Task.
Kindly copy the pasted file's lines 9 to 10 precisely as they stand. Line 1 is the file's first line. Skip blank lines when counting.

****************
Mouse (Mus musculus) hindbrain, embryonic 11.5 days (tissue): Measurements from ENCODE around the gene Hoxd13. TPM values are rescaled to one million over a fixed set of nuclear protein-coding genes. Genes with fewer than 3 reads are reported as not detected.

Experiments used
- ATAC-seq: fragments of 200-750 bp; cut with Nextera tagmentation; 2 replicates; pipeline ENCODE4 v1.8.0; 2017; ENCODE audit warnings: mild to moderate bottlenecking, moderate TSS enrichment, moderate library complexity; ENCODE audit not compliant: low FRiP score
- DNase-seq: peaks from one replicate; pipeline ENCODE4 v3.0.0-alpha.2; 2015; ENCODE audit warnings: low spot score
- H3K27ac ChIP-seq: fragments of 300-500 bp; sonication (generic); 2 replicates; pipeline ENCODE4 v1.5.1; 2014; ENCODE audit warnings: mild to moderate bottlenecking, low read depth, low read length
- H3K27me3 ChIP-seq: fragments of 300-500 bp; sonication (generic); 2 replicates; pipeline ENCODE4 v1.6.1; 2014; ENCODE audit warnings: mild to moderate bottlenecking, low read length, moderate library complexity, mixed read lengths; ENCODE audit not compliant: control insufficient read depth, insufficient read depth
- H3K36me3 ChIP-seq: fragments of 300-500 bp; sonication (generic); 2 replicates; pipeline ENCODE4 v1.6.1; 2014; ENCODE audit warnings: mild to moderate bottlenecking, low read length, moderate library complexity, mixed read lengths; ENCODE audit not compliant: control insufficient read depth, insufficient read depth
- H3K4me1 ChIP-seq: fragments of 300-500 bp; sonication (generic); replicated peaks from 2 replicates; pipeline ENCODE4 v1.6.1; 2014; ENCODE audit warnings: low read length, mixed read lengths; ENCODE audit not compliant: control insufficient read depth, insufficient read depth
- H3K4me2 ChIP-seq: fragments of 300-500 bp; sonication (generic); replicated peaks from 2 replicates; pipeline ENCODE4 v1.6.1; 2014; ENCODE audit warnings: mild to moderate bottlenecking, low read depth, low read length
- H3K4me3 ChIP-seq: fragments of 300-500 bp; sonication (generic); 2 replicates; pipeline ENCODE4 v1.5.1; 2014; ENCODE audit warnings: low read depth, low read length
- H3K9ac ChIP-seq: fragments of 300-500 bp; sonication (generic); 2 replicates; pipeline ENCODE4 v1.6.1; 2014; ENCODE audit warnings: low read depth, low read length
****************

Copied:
- H3K4me2 ChIP-seq: fragments of 300-500 bp; sonication (generic); replicated peaks from 2 replicates; pipeline ENCODE4 v1.6.1; 2014; ENCODE audit warnings: mild to moderate bottlenecking, low read depth, low read length
- H3K4me3 ChIP-seq: fragments of 300-500 bp; sonication (generic); 2 replicates; pipeline ENCODE4 v1.5.1; 2014; ENCODE audit warnings: low read depth, low read length